Fluorescent molecules, hereafter referred to as fluorophores, can be excited by illumination with light and subsequently can de-excite into the ground state through, amongst others possibilities, emission of fluorescence. In case the fluorophore is selectively taken up by the cancer and not by surrounding normal tissues the fluorescence may thus be used for the detection and localization of cancers. The research described in this thesis focuses on the development of methods and technology for real-time in vivo fluorescence imaging for cancer detection and image-guided surgical tumor resection. Subsequently, the introduced methods and technology are evaluated through modelling studies and validated with pre-clinical experiments and clinical trials in patients. After a general introduction in Chapter 1, Chapter 2 describes the development of a fluorescence imaging device for the detection of superficial cancer based on the Double Ratio technique. In practical use this device resembles an operation microscope and can be used in a clinical environment. This device acquires 4 different fluorescence images excited at two wavelengths each detected at two wavelengths. From these images it calculates, displays and stores Double Ratio images at a maximum speed of 1Hz. The Double Ratio image gives the distribution of the fluorophore amount present in tissue and is not affected by local variations in tissue optics, i.e. tissue absorption and tissue scattering. The validity of the technique was confirmed here by ex vivo tissue equivalent phantom experiments using hematoporphyrin and in vivo experiments on normal pigmented moles on Caucasian human skin using aminolevulinic acid In Chapter 3 we investigated if the device described in Chapter 2 could be used as an imaging technique for the diagnoses of cervical intraepithelial neoplasia (CIN) in patients.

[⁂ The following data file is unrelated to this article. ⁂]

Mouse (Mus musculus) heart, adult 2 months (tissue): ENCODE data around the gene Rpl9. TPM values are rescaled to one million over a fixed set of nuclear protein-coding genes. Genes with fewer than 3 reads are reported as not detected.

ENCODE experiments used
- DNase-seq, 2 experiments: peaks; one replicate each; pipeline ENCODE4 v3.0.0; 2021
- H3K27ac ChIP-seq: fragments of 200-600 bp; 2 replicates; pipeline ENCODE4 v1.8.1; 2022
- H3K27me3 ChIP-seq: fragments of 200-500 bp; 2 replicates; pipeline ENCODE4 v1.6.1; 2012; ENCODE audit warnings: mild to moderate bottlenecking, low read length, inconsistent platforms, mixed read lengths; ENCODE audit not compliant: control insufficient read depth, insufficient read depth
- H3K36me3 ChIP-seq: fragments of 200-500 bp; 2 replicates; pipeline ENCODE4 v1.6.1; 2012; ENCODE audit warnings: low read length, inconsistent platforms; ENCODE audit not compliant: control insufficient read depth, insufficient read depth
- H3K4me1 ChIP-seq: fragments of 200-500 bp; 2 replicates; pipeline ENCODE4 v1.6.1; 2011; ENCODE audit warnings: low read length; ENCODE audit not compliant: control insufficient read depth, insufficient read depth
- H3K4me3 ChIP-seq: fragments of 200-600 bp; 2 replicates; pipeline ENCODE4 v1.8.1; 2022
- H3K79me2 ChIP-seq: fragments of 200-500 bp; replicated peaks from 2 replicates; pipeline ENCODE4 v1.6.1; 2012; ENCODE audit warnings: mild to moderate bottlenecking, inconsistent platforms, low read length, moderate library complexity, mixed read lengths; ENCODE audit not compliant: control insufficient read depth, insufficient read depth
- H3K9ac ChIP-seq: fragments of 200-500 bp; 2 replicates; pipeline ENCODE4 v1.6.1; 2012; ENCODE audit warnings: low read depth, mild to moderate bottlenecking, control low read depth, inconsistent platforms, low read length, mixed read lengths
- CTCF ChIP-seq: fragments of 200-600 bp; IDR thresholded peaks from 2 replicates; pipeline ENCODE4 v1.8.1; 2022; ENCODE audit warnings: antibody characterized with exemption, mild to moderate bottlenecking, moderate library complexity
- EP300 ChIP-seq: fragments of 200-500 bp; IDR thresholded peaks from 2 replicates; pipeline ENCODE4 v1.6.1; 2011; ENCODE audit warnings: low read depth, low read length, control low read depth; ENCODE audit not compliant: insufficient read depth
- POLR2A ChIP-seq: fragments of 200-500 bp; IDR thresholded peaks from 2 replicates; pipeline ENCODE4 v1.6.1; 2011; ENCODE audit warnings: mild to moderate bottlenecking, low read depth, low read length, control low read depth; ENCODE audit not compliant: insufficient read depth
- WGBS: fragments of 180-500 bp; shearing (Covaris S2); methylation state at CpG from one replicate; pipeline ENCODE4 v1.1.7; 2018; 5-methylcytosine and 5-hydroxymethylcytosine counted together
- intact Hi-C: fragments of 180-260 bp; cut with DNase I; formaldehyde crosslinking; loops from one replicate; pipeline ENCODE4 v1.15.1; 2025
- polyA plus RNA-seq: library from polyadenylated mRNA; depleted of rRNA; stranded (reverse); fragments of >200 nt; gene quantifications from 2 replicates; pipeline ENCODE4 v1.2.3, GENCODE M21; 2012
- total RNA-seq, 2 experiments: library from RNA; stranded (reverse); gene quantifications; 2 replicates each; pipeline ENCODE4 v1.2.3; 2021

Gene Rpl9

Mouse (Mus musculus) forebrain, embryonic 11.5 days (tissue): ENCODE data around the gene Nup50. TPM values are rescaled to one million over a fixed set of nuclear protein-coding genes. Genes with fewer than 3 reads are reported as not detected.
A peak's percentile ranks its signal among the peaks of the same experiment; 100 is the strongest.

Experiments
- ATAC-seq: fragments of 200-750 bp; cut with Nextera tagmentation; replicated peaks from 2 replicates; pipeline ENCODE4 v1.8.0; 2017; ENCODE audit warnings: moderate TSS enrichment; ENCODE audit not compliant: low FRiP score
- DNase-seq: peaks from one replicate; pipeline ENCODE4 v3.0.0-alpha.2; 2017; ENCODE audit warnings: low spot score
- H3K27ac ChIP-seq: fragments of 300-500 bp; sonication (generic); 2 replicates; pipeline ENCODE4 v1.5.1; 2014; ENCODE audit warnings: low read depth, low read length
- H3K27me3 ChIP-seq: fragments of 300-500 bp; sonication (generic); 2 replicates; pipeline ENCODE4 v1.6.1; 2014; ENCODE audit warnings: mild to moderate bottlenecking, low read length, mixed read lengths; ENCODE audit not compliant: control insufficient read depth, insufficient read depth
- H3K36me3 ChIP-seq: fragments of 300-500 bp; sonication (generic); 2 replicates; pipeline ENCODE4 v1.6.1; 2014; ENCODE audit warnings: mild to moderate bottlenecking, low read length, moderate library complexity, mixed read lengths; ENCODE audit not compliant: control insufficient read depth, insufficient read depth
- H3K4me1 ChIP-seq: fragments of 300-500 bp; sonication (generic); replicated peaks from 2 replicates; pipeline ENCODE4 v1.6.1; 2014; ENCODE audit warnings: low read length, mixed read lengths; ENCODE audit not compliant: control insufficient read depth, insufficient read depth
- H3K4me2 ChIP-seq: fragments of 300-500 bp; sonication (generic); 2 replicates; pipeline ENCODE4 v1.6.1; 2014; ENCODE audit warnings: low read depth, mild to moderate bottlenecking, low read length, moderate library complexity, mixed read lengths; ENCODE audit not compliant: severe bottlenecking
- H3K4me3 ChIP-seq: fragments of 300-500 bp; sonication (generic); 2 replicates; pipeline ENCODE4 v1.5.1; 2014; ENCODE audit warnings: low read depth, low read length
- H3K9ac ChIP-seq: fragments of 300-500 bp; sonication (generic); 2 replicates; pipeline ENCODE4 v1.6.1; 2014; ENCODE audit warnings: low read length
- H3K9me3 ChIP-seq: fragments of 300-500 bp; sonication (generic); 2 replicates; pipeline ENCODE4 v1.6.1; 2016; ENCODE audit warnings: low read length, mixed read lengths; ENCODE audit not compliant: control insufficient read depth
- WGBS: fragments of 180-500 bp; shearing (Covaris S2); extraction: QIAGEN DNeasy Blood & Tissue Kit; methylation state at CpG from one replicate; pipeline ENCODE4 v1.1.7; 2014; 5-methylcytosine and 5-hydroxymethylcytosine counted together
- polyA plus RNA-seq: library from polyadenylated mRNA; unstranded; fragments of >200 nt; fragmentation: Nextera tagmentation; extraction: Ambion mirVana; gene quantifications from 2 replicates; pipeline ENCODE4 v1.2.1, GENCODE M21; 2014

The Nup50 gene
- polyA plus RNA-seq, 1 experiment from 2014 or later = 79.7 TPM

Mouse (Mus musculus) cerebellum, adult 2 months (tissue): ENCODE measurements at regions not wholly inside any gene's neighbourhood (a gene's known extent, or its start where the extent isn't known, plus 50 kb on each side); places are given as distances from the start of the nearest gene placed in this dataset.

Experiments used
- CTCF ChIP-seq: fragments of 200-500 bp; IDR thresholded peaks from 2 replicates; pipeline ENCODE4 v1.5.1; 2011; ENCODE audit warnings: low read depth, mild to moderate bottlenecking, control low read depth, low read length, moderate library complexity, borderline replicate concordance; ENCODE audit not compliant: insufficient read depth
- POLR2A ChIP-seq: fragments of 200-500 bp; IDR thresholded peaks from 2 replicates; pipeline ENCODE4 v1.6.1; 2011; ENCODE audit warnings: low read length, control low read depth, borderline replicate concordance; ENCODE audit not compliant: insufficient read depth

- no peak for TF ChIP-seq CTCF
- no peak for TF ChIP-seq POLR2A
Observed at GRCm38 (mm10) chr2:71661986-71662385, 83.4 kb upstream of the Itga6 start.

P.C. Levendag (Peter)
ART Advanced Research Technologies Inc., Saint-Laurent, PQ, Canada, Biolitec AG, Jena, Germany, Levendag, Prof. Dr. P.C. (promotor), Medlight S.A., Ecublens, Switzerland, Photonamic GmbH & Co. KG, Wedel, Germany, Steba Biotech N.V., The Hague, The Netherlands, Wilson, Prof. Dr. B.C. (promotor)
Erasmus University Rotterdam
Erasmus MC: University Medical Center Rotterdam

Bogaards, A. (2006, September 7). In Vivo Optical Imaging of Fluorescent Markers for Detection and Guided Resection of Cancer. Retrieved from http://hdl.handle.net/1765/7944